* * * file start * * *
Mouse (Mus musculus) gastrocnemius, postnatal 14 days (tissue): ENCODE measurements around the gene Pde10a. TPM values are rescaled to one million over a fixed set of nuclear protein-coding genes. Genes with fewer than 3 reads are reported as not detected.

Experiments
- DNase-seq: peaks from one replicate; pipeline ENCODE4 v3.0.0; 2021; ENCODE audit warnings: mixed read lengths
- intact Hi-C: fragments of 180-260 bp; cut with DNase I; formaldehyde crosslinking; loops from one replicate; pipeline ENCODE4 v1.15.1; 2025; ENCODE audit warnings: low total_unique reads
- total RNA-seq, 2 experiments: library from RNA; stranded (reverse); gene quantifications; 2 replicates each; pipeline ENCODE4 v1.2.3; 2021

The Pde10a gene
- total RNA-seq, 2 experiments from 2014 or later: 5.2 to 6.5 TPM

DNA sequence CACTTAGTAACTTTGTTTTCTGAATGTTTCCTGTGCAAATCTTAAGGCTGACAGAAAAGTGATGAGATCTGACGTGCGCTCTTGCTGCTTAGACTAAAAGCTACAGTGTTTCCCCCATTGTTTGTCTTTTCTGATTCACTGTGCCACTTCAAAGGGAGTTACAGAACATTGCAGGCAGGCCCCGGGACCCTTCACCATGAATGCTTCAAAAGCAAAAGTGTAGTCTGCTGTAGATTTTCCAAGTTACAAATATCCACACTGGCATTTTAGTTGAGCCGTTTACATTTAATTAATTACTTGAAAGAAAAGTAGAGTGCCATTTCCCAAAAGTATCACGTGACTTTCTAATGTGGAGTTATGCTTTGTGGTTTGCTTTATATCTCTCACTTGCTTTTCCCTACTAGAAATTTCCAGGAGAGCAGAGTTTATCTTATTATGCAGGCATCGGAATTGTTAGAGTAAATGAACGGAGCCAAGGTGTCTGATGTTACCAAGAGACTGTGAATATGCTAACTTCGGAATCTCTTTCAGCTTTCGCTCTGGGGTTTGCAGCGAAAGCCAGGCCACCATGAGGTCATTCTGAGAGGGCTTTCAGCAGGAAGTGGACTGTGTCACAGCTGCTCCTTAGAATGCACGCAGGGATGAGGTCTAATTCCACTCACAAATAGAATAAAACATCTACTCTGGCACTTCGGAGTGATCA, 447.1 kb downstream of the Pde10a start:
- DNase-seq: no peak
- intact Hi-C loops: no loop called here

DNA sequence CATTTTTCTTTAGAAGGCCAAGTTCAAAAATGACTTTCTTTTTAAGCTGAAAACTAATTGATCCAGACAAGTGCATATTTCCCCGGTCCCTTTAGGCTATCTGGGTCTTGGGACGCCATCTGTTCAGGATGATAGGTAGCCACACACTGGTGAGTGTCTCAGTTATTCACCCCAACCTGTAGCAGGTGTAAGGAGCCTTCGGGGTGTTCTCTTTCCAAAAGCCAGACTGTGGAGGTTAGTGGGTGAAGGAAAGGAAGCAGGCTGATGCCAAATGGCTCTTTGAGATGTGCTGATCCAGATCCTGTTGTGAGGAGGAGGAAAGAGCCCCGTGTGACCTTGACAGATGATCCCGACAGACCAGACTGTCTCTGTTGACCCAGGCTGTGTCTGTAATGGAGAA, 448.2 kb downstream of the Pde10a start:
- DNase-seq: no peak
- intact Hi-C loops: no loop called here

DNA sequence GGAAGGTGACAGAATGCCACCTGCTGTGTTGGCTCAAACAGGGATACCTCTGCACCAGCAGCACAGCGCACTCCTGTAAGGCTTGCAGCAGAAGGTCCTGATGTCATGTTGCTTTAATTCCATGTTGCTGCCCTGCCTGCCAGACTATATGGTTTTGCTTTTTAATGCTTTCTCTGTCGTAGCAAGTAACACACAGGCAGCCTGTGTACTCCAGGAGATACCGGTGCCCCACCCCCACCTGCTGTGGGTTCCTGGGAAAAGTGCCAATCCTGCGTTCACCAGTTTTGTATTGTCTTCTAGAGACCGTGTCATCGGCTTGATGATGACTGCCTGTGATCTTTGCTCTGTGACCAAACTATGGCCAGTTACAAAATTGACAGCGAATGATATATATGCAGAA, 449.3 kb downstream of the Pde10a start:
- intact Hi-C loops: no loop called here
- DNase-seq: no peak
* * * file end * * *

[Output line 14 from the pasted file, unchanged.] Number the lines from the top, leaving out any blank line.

DNA sequence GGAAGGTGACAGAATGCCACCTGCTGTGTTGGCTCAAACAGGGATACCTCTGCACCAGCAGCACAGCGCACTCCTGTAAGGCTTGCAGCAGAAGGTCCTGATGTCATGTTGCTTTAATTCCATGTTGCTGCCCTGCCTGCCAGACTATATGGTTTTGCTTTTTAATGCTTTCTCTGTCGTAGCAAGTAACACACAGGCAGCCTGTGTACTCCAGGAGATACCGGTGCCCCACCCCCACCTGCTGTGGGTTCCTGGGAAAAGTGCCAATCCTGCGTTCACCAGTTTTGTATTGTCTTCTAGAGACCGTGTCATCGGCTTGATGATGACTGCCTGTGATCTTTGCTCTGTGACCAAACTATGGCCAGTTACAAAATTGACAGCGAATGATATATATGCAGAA, 449.3 kb downstream of the Pde10a start: